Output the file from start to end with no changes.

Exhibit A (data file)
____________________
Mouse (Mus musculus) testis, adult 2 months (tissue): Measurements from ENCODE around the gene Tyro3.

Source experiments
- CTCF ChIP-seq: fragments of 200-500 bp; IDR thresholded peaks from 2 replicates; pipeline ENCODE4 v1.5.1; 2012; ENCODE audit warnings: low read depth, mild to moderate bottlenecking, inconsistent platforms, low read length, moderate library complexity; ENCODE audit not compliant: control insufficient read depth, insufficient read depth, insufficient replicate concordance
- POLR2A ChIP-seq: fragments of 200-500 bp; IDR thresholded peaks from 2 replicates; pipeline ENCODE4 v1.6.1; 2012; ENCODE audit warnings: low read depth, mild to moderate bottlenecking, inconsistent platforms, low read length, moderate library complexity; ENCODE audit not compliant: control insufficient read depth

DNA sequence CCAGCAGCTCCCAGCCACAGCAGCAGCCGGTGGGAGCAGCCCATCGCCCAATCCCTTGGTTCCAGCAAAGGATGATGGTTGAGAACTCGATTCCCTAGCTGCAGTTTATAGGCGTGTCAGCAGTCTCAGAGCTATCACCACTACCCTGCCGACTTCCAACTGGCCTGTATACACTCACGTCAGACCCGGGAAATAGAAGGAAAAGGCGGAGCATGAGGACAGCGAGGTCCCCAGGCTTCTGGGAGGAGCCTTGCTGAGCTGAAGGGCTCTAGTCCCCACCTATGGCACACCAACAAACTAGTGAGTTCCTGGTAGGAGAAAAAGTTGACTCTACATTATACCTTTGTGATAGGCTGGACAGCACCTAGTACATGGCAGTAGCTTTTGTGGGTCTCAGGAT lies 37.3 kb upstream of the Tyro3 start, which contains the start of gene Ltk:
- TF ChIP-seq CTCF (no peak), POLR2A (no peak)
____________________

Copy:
Mouse (Mus musculus) testis, adult 2 months (tissue): Measurements from ENCODE around the gene Tyro3.

Source experiments
- CTCF ChIP-seq: fragments of 200-500 bp; IDR thresholded peaks from 2 replicates; pipeline ENCODE4 v1.5.1; 2012; ENCODE audit warnings: low read depth, mild to moderate bottlenecking, inconsistent platforms, low read length, moderate library complexity; ENCODE audit not compliant: control insufficient read depth, insufficient read depth, insufficient replicate concordance
- POLR2A ChIP-seq: fragments of 200-500 bp; IDR thresholded peaks from 2 replicates; pipeline ENCODE4 v1.6.1; 2012; ENCODE audit warnings: low read depth, mild to moderate bottlenecking, inconsistent platforms, low read length, moderate library complexity; ENCODE audit not compliant: control insufficient read depth

DNA sequence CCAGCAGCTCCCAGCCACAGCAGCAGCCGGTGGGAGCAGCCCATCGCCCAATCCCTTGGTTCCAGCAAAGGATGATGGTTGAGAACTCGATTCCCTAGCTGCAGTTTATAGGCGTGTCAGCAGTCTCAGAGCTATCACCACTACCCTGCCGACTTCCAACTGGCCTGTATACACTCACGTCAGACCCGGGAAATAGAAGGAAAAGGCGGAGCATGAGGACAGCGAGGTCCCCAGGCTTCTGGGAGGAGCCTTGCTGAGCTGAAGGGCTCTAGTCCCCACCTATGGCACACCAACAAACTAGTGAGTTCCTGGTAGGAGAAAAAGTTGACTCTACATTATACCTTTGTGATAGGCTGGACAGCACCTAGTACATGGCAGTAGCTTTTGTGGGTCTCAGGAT lies 37.3 kb upstream of the Tyro3 start, which contains the start of gene Ltk:
- TF ChIP-seq CTCF (no peak), POLR2A (no peak)